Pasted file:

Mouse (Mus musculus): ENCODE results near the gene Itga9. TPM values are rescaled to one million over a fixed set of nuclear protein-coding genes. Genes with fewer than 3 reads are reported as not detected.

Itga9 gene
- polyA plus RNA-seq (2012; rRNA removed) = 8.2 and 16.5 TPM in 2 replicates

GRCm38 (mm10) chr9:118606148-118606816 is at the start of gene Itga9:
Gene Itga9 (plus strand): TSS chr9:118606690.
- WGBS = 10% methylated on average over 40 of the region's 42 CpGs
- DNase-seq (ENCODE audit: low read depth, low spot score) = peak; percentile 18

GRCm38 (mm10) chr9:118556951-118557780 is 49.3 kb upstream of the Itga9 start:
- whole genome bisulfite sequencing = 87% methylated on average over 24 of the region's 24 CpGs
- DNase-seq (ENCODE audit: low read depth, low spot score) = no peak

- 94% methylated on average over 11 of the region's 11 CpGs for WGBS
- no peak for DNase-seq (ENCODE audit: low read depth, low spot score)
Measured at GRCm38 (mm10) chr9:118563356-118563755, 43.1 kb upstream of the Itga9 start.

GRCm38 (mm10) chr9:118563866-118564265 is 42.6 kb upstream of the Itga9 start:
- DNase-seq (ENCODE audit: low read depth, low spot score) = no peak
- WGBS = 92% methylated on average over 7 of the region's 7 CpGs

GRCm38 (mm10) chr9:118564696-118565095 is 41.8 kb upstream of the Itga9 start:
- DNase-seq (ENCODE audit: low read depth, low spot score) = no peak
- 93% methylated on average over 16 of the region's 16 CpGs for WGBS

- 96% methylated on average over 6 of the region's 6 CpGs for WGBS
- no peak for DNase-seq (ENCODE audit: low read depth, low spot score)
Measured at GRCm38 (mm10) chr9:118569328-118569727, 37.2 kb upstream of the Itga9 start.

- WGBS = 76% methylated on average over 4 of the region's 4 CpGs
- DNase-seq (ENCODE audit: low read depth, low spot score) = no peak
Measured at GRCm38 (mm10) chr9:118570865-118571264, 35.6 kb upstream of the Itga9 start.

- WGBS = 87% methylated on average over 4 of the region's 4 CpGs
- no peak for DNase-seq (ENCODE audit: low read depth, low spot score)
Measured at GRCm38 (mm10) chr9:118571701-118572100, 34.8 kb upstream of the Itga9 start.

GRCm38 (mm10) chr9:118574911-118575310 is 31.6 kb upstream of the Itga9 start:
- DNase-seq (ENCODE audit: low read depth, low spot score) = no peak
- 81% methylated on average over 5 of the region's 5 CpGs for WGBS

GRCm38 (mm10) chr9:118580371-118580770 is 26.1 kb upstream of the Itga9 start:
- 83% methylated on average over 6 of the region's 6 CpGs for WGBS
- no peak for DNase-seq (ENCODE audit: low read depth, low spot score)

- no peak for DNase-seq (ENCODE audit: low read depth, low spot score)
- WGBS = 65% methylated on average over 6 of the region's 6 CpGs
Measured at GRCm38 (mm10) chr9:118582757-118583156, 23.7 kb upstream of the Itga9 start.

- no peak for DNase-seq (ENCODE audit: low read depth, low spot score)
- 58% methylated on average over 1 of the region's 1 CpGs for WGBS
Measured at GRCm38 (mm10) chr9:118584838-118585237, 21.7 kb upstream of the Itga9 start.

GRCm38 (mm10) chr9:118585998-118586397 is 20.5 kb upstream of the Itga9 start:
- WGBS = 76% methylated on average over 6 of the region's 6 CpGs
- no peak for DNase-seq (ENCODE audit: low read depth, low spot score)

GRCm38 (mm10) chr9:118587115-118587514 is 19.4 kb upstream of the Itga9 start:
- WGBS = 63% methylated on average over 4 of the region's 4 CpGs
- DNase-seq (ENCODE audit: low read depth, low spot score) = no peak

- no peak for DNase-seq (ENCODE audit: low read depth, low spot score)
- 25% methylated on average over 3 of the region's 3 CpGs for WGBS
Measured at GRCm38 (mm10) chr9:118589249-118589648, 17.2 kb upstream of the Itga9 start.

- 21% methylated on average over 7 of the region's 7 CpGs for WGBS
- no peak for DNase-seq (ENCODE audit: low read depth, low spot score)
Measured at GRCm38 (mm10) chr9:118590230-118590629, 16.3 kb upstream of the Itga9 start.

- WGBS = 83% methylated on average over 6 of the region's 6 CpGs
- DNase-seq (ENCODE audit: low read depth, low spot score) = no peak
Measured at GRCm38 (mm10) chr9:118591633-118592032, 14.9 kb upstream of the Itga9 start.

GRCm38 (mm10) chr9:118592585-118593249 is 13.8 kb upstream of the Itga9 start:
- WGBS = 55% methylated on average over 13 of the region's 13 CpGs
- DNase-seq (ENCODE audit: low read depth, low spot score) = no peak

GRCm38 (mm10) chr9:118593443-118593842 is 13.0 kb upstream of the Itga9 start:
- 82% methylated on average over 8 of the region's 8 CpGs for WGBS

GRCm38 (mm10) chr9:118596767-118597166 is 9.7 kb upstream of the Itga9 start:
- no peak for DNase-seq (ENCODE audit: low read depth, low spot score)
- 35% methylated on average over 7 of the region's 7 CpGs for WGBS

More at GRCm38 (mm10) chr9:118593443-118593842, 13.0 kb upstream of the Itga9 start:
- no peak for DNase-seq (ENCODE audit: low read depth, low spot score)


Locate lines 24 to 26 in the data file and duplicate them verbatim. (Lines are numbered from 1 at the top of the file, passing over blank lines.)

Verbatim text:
- DNase-seq (ENCODE audit: low read depth, low spot score) = no peak
Measured at GRCm38 (mm10) chr9:118570865-118571264, 35.6 kb upstream of the Itga9 start.

- WGBS = 87% methylated on average over 4 of the region's 4 CpGs